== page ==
This morning I tried out the new walking work station (with my keyboard resting on the tray on the new treadmill in my workout location).
And it went swimmingly. While walking on the treadmill, I wrote approximately 1500 words of fiction in two back-to-back 45-minute bouts, some amount of nonfiction (haven’t counted that yet), and listened to part of the audiobook of Laurence Gonzalez’ Everyday Survival. Then I took a walk in the 11-degree weather to go do my errands.
The groove is back, my friends, the groove is back. The root canal two days ago worked its magic, and I am no longer sick. Which is pretty damned wonderful, except I just lost 5-6 months of high quality production.
I am not going to think about that now, because I have another NaNo excerpt hot off the press!
Across the sky, as his eyes adjusted to darkness, Hernan could see the glorious spill of the Road of the Stars. From here they stared into the heart of the galaxy, a great spiral wheel, a fluid whose particles were stars. “You’ll be there soon enough,” Yasmin said, with a trace of envy. “Commissions are announced tomorrow.”
He nodded, and recited silently, What Luck gives us, we don’t refuse. Not that it was wholly a matter of chance, but so many human tugs and forces made it look that way sometimes.
“So, if it’s not imposing to ask, what position did you put in for?”
“Ship’s Engineer,” he said, “and failing that, planet-side in the Shipyard at Karisalay-Prime.”
“Ah,” she said. “No ambition to be Captain, then?”
He could guess that was what she had wanted. And apparently not gotten, if she were a near-exact contemporary of Martisset the Younger. Three Captains were appointed out of that class, and none of them were Yasmin. A new Ship had been commissioned at the same time, and the Ship’s Engineer and Ship’s Doctor were usually cousins of the Captains, if such hailed from Sarronny. As far as he’d been able to tell in his reading, Sarronny Crews were kinship units, and that impression was confirmed by what Melisand had told him about the youth-draft. Brothers, sisters, cousins, sometimes young aunts or uncles, were all taken up together.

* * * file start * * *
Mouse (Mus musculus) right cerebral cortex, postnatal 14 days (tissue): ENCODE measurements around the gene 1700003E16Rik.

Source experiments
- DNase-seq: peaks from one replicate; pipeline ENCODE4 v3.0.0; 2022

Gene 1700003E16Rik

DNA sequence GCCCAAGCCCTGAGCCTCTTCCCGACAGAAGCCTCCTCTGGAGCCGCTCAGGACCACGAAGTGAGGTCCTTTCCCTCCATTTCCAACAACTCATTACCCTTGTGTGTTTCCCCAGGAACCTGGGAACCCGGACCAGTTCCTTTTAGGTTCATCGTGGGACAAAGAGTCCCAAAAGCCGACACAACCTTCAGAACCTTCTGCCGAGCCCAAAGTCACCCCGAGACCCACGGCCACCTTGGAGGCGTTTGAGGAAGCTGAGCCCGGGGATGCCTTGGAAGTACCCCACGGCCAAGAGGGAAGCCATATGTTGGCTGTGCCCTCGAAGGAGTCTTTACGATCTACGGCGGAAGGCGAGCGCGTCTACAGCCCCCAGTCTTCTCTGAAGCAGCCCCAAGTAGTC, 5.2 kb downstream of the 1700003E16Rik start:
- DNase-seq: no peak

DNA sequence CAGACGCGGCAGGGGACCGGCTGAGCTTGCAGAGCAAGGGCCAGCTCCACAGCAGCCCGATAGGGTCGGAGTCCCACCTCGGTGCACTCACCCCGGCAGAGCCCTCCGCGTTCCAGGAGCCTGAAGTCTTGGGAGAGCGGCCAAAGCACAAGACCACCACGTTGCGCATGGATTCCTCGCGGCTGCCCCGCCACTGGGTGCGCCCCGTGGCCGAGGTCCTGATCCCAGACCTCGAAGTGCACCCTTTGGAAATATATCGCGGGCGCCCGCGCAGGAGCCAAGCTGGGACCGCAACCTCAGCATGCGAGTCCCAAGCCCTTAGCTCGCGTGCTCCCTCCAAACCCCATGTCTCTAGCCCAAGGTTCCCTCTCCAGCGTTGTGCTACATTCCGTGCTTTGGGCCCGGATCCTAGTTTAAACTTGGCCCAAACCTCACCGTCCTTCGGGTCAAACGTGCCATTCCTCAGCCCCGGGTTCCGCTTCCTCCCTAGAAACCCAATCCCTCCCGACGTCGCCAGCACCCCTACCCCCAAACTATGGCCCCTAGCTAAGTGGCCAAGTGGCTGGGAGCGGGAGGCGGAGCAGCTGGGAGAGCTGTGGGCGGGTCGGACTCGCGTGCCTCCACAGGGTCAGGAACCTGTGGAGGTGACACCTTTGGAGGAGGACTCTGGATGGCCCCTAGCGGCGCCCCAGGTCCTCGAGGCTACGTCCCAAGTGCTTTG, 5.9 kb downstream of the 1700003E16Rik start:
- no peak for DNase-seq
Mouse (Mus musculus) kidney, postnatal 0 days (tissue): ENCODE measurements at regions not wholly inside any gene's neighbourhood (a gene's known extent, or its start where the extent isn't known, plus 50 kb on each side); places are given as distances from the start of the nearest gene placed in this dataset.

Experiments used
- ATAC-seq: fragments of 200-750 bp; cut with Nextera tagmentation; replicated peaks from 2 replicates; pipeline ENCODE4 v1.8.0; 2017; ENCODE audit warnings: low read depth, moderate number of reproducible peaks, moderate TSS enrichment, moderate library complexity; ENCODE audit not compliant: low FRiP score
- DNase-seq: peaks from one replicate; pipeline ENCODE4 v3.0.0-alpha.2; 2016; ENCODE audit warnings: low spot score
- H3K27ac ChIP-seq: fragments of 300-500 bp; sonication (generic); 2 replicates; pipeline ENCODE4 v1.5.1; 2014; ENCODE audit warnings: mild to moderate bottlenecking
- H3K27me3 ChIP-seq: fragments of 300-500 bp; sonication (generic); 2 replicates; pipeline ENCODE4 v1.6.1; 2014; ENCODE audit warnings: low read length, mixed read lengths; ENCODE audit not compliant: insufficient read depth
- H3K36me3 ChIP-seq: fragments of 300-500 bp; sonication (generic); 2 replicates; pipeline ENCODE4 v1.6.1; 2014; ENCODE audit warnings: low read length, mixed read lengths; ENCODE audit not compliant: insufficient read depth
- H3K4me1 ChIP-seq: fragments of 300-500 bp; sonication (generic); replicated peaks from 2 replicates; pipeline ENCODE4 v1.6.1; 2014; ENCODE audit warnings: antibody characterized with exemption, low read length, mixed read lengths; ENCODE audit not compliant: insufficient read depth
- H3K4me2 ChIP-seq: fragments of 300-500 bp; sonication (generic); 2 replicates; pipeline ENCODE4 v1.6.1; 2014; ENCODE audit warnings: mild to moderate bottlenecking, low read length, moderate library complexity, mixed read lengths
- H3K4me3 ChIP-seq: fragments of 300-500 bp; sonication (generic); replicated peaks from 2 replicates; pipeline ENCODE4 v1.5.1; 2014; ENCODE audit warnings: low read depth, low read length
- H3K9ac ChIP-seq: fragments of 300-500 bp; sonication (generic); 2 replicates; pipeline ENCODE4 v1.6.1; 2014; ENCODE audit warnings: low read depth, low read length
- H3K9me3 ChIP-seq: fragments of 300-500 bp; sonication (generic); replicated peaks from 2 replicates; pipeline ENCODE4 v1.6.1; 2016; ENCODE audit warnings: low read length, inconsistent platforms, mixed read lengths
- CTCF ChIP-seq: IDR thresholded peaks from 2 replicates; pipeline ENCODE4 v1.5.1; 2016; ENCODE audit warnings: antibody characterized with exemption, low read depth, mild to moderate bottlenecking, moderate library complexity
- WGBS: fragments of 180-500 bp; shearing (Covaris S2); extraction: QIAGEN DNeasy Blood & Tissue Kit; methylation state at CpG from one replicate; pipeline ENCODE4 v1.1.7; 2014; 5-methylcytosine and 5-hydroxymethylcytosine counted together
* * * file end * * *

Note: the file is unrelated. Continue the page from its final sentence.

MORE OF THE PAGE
“You don’t want to be lonely on the Road of the Stars,” Melisand had said.
And after all, she was talking about a lifetime Aboard-Ships. Starship service was one of Sarronny Dome’s treaty obligations to the Inhabited Worlds.
Yasmin didn’t appear to take his silence amiss, so he continued to say nothing. He admired the beauty of the night, the path of moonlight on the water of the Inland Sea, and imagined what Melisand, Timur, Xue, and Mattei were doing, along with the other Sarronny cadets. Three was a quorum for a dancing-circle (the drum, the dance, and the song), but the circle would be full tonight.
The breeze caressed his face, and he closed his eyes and sighed. It was cooler, but just as sweet, as the one that had passed over them that morning.
Yay for the groove coming back! That walking and writing tray sounds cool and strange. I can’t quite imagine how it would work, but I love the idea of being able to write and workout at the same time.
Nice excerpt, too!
Hi! I nominated you for the Liebster Award, which is just a glorified blogger chain letter. BUT I have a jam-packed writerly questionnaire for you at the end. If you feel like participating (which is the only way you can win this auspicious award), you can go to my post here: http://alexgroverwritesanovel.wordpress.com/2014/11/19/november-18th-19th-the-liebster-award/ Thanks for being awesome! Can’t wait to read more of your work. – Alex